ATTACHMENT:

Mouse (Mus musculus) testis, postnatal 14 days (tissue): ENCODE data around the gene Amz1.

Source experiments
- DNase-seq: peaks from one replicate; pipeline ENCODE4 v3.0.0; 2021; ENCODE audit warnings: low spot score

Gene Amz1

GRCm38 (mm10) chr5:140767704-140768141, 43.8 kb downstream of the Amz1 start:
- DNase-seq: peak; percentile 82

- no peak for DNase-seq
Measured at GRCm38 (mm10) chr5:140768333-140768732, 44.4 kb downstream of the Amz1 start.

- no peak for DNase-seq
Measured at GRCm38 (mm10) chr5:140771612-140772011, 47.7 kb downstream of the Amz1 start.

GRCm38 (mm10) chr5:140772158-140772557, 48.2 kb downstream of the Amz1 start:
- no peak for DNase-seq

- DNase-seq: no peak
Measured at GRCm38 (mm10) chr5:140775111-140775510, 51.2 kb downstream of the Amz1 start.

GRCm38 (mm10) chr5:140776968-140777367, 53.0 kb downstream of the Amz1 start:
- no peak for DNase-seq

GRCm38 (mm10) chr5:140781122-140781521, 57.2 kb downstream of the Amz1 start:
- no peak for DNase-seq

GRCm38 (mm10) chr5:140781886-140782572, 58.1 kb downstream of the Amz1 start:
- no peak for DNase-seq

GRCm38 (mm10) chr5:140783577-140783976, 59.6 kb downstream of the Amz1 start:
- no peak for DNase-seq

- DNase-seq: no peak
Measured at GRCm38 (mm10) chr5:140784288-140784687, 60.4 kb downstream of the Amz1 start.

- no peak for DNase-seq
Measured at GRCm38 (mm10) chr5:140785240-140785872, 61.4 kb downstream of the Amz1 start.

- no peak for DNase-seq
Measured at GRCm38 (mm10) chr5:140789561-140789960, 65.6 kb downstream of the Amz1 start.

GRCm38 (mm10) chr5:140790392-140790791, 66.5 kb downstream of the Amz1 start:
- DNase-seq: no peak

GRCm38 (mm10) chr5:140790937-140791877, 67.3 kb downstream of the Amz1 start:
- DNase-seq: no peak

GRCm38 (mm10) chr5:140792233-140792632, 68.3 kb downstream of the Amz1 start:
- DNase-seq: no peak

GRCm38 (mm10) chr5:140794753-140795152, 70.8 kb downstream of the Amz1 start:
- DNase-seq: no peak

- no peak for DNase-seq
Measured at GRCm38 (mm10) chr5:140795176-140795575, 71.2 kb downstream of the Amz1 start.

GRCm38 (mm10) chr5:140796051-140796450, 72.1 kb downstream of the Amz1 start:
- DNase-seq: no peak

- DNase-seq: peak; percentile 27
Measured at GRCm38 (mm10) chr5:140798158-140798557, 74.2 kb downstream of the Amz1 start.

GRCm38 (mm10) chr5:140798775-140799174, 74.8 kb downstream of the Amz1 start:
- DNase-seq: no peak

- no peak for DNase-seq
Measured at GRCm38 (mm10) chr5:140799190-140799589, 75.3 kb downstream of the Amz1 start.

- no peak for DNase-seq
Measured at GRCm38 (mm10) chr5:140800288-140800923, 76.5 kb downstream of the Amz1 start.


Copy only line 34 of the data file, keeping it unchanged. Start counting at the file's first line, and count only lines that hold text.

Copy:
- DNase-seq: no peak